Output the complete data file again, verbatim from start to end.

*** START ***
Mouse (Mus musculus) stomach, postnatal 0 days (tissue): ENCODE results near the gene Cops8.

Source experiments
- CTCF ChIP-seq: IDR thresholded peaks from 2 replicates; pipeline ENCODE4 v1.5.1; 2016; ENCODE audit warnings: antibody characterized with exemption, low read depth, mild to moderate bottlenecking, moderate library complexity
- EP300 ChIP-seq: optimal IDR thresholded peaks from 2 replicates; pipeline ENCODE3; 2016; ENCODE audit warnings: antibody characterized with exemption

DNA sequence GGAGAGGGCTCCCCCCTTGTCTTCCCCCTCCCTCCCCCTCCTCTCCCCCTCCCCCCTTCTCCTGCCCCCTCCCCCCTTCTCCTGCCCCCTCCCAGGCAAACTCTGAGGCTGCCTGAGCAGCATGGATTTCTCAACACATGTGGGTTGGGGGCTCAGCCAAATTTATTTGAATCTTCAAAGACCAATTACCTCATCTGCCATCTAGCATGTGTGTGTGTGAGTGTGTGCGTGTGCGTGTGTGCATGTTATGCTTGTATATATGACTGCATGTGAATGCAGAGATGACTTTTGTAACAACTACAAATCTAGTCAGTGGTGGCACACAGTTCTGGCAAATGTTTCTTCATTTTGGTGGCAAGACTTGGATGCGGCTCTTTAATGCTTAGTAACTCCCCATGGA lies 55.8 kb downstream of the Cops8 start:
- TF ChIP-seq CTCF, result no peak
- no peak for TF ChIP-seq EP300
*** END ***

Mouse (Mus musculus) stomach, postnatal 0 days (tissue): ENCODE results near the gene Cops8.

Source experiments
- CTCF ChIP-seq: IDR thresholded peaks from 2 replicates; pipeline ENCODE4 v1.5.1; 2016; ENCODE audit warnings: antibody characterized with exemption, low read depth, mild to moderate bottlenecking, moderate library complexity
- EP300 ChIP-seq: optimal IDR thresholded peaks from 2 replicates; pipeline ENCODE3; 2016; ENCODE audit warnings: antibody characterized with exemption

DNA sequence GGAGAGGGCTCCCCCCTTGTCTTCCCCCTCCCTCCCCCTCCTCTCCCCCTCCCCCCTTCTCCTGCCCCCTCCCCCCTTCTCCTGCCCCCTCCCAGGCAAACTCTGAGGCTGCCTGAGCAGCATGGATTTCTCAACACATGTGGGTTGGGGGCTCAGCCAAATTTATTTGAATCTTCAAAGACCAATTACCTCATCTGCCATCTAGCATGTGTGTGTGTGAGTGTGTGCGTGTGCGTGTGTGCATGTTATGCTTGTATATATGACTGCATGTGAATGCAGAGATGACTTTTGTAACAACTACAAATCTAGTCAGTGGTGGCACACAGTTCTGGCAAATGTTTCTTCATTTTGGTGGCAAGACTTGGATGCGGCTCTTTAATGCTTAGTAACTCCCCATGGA lies 55.8 kb downstream of the Cops8 start:
- TF ChIP-seq CTCF, result no peak
- no peak for TF ChIP-seq EP300